Coordinating caregiving for aging loved ones is a complicated and frustrating task for families. And the problem is growing.
According to a recent article in Next Avenue, “It generally starts with a crisis: Your parent shows signs of dementia…or is about to be discharged from a serious hospital stay…or requires help with daily activities of living. What do you do? Where do you turn? It’s the little-discussed part of long-term care that leaves many of the nation’s 22 million family caregivers for older loved ones bereft and befuddled.”
“We’re failing tens of thousands of older adults and their families,” said Bob Kramer, Founder and Fellow of Nexus Insights.
Nexus Insights is a think tank advancing the well-being of older adults through innovative models of housing, community and healthcare.
In early 2022, Nexus Insights brought together long-term care providers, caregiver advocates, tech-driven startups and policy experts in its first ‘Nexus Voices’ salon to discuss how to help older adults and their caregivers better navigate the complex and fragmented array of long-term care and aging services. The result was a report released in September 2022, “Where Am I, Where Do I Go: The Missing Entry Point to Long-Term Care Solutions for Older Adults and Their Caregivers.”
This report was the subject of the Next Avenue article, written by Richard Eisenberg.
Eisenberg spoke to several of the report’s authors, including Anne Tumlinson, CEO of ATI Advisory and a Nexus Fellow. “The primary challenge that most of my peers and friends and family were experiencing was entering into that phase of their lives when they were suddenly thrust into family caregiving roles and feeling like there’s no place to go,” Tumlinson said. “In the best-case scenario they’re getting a hospital discharge planner handing them a long list of organizations who are like, ‘Good luck. Here you go.'”
Caroline Pearson, another report author concurred. Pearson, formerly the Senior VP of Health Care Strategy at NORC at the University of Chicago, and now the Executive Director for The Peterson Center on Healthcare, and a Nexus Fellow. “Unfortunately, most people find themselves in these urgent scenarios that are sort of a call for help unexpectedly,” she said.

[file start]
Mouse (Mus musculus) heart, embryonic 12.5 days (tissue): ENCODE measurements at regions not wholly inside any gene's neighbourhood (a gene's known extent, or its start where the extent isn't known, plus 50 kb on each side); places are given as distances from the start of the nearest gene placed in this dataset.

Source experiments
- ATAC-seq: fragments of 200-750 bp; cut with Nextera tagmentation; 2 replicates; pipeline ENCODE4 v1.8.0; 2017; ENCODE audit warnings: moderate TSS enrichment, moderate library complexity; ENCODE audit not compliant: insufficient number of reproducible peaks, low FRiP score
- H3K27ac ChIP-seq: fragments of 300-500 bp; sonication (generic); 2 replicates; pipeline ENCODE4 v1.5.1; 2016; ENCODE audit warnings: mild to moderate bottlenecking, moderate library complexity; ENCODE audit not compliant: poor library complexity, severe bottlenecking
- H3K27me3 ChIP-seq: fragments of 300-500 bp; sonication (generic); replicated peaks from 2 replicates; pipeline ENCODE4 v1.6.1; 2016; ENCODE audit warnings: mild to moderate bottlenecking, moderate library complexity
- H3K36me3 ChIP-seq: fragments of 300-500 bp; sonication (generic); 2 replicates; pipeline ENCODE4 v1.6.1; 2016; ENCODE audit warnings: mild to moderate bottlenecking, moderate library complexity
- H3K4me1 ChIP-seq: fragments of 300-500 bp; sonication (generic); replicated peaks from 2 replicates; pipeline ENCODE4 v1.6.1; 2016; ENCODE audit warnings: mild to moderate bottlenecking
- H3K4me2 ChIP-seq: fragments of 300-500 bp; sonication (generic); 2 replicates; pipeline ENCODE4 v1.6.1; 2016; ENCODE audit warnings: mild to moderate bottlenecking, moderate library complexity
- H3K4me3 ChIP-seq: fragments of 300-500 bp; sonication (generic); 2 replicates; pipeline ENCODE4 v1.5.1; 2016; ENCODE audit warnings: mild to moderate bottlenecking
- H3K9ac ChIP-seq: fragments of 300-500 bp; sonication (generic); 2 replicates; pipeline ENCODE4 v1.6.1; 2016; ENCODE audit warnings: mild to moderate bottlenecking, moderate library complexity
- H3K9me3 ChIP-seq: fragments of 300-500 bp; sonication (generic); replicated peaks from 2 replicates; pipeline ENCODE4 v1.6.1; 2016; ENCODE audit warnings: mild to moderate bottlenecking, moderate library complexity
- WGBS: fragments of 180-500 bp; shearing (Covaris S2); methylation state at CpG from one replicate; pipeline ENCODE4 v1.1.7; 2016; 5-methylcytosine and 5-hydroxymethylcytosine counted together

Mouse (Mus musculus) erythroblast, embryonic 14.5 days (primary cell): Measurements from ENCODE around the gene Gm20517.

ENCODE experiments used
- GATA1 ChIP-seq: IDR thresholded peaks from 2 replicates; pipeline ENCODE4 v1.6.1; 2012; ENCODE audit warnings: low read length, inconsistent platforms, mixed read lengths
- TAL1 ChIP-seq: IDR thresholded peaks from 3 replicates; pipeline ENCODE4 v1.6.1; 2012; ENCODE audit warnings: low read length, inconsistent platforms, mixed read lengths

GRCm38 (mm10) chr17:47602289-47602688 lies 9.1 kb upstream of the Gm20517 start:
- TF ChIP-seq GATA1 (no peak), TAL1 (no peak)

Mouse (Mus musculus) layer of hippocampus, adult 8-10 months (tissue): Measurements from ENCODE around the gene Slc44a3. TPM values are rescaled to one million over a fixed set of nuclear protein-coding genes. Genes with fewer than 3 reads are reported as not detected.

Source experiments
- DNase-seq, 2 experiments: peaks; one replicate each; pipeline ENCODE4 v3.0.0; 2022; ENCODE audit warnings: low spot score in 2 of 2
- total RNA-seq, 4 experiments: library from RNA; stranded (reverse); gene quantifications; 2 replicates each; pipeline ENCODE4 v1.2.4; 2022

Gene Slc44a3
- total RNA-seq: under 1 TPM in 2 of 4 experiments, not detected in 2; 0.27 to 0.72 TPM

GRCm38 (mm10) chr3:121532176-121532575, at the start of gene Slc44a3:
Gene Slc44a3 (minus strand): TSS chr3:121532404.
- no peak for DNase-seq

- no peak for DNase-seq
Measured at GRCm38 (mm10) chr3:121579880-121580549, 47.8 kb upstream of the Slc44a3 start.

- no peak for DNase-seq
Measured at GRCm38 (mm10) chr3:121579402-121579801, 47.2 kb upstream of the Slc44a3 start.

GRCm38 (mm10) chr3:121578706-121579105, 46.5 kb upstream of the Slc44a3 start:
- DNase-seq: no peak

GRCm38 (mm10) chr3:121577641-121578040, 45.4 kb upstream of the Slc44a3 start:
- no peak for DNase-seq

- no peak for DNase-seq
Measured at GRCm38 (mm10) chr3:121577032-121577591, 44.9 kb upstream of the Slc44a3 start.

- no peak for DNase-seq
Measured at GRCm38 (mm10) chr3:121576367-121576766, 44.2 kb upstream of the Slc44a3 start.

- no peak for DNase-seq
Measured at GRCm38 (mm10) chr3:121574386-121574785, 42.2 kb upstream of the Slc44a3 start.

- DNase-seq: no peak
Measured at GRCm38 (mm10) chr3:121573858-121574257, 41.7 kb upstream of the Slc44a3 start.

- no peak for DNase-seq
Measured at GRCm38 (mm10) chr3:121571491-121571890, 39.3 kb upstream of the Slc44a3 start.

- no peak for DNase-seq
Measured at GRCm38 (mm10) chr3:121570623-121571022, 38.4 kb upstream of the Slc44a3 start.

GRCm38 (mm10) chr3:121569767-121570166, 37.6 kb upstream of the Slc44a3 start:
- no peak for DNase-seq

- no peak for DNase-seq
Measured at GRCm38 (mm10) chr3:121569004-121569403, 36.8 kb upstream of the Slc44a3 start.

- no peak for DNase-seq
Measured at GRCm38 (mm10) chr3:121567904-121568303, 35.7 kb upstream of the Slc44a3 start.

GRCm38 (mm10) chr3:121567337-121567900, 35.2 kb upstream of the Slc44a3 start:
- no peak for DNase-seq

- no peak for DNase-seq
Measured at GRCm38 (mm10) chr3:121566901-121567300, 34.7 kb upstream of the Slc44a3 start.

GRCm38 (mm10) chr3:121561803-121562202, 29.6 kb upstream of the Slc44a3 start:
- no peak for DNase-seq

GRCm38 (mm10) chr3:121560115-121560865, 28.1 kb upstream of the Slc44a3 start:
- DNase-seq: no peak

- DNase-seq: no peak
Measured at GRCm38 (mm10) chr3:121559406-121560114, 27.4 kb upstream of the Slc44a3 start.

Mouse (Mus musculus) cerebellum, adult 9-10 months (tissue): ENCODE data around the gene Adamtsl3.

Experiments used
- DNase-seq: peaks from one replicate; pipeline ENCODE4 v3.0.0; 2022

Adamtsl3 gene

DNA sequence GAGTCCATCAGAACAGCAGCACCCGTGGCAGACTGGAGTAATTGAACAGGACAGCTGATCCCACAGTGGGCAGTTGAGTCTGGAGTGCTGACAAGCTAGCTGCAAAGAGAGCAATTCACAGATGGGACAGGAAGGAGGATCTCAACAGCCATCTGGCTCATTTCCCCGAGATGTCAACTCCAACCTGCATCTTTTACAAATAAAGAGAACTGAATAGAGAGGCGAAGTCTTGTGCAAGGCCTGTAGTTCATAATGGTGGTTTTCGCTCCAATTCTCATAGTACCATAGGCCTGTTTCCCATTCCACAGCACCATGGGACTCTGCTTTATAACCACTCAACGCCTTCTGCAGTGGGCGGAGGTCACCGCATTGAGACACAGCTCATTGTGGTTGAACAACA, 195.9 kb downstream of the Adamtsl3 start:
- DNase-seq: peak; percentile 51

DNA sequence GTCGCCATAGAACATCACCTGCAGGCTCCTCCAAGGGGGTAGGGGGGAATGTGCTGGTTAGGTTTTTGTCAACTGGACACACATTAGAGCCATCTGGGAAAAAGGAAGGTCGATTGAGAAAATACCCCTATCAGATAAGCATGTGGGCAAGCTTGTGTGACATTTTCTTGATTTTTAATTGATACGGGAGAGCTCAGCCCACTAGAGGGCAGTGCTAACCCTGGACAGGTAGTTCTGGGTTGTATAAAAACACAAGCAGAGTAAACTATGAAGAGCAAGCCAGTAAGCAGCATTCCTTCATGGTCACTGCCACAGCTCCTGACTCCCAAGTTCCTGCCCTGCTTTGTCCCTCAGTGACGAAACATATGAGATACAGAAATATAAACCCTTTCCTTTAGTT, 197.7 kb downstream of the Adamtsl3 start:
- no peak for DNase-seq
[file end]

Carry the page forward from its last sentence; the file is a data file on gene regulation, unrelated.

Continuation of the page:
In fact, Nexus recently partnered with NORC to conduct a survey on this issue. The survey showed that 1 in 4 older adults needed long-term care services for themselves or a loved one in just the previous 12 months. It also echoed the report’s assertion that caregivers experience frustration and anxiety during the process.
The Nexus Voices report offers a powerful solution, according to the article, “A national, independent, trusted hub system of caregiving navigators who would be accessible to everyone and serve as a central doorway to long-term care services and supports.”
“For every single family to be creating a long-term care service delivery system is very inefficient from a societal standpoint and an economy standpoint,” said Tumlinson.
The solution would have to be national in scope. “There was broad-based agreement [among the salon participants] that creating the kind of awareness to make these hubs as visible as your local drugstore or post office was going to take a national effort, and a level of funding that was probably going to have to be federally driven,” said Kramer.
According to the article, a local example of such a hub was launched earlier this year in Ohio. The NaviGuide program, created by United Church Homes in Ohio, offers these types of services to its 166 clients. The program was inspired by a family crisis for its creator Terry Spitznagel, senior executive vice president and chief growth officer for United Church Homes. Spitnagel said, “I’ve been in senior services for three decades, but I just fell apart trying to help my father navigate the aging journey. I couldn’t manage it.”
The article sees the NaviGuide program as a positive step in the right direction. “If programs like United Church Homes’ NaviGuide are proven financially viable or federal or state governments earmark money for caregiving navigators, you may start seeing these experts pop up around the country.”
In fact, other recent reports echo the Nexus recommendations.
“There are real opportunities to move forward on this,” said Kramer. “But it’s going to take keeping the issue in the limelight and building momentum and seizing opportunities.”
And, the article suggests, “It may also require more people finding themselves thrust into becoming family caregivers or needing to coordinate care.”
Said Tumlinson: “You have to go through it and then be stunned. Then you say, ‘Why is this not being fixed? How is this possible?'”
Read the article at Next Avenue.
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